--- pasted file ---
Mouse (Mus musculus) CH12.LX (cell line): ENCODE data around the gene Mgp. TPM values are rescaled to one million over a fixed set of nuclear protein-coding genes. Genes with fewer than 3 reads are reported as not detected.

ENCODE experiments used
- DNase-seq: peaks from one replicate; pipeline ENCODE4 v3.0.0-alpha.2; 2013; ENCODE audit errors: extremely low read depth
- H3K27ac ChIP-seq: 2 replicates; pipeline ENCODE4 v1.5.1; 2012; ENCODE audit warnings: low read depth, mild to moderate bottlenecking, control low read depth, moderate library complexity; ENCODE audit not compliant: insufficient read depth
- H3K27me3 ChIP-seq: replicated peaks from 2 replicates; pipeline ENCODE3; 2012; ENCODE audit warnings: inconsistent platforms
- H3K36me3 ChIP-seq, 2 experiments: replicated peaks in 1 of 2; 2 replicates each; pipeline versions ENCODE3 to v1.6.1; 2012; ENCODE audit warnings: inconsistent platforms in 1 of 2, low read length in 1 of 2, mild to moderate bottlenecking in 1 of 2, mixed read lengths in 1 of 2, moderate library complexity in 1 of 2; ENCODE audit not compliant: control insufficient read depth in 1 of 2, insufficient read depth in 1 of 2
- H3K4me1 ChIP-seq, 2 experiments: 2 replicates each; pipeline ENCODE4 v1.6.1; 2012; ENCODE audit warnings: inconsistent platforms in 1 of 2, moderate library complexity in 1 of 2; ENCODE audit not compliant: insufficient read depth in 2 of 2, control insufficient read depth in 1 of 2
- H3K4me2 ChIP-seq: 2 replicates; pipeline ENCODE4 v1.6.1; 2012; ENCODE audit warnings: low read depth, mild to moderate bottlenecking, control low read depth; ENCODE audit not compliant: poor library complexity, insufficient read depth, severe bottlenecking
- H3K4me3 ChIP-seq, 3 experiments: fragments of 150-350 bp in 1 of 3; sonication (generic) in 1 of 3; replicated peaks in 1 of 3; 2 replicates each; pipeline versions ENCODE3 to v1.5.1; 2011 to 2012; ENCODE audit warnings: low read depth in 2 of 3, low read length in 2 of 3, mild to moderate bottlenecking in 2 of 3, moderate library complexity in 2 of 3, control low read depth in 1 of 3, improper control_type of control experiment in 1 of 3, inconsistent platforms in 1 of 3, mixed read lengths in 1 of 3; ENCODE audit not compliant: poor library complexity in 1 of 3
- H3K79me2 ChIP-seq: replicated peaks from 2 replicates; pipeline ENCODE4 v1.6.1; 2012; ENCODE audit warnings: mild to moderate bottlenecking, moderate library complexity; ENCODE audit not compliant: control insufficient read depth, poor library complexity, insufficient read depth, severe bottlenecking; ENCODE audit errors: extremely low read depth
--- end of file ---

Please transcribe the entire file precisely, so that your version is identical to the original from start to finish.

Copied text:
Mouse (Mus musculus) CH12.LX (cell line): ENCODE data around the gene Mgp. TPM values are rescaled to one million over a fixed set of nuclear protein-coding genes. Genes with fewer than 3 reads are reported as not detected.

ENCODE experiments used
- DNase-seq: peaks from one replicate; pipeline ENCODE4 v3.0.0-alpha.2; 2013; ENCODE audit errors: extremely low read depth
- H3K27ac ChIP-seq: 2 replicates; pipeline ENCODE4 v1.5.1; 2012; ENCODE audit warnings: low read depth, mild to moderate bottlenecking, control low read depth, moderate library complexity; ENCODE audit not compliant: insufficient read depth
- H3K27me3 ChIP-seq: replicated peaks from 2 replicates; pipeline ENCODE3; 2012; ENCODE audit warnings: inconsistent platforms
- H3K36me3 ChIP-seq, 2 experiments: replicated peaks in 1 of 2; 2 replicates each; pipeline versions ENCODE3 to v1.6.1; 2012; ENCODE audit warnings: inconsistent platforms in 1 of 2, low read length in 1 of 2, mild to moderate bottlenecking in 1 of 2, mixed read lengths in 1 of 2, moderate library complexity in 1 of 2; ENCODE audit not compliant: control insufficient read depth in 1 of 2, insufficient read depth in 1 of 2
- H3K4me1 ChIP-seq, 2 experiments: 2 replicates each; pipeline ENCODE4 v1.6.1; 2012; ENCODE audit warnings: inconsistent platforms in 1 of 2, moderate library complexity in 1 of 2; ENCODE audit not compliant: insufficient read depth in 2 of 2, control insufficient read depth in 1 of 2
- H3K4me2 ChIP-seq: 2 replicates; pipeline ENCODE4 v1.6.1; 2012; ENCODE audit warnings: low read depth, mild to moderate bottlenecking, control low read depth; ENCODE audit not compliant: poor library complexity, insufficient read depth, severe bottlenecking
- H3K4me3 ChIP-seq, 3 experiments: fragments of 150-350 bp in 1 of 3; sonication (generic) in 1 of 3; replicated peaks in 1 of 3; 2 replicates each; pipeline versions ENCODE3 to v1.5.1; 2011 to 2012; ENCODE audit warnings: low read depth in 2 of 3, low read length in 2 of 3, mild to moderate bottlenecking in 2 of 3, moderate library complexity in 2 of 3, control low read depth in 1 of 3, improper control_type of control experiment in 1 of 3, inconsistent platforms in 1 of 3, mixed read lengths in 1 of 3; ENCODE audit not compliant: poor library complexity in 1 of 3
- H3K79me2 ChIP-seq: replicated peaks from 2 replicates; pipeline ENCODE4 v1.6.1; 2012; ENCODE audit warnings: mild to moderate bottlenecking, moderate library complexity; ENCODE audit not compliant: control insufficient read depth, poor library complexity, insufficient read depth, severe bottlenecking; ENCODE audit errors: extremely low read depth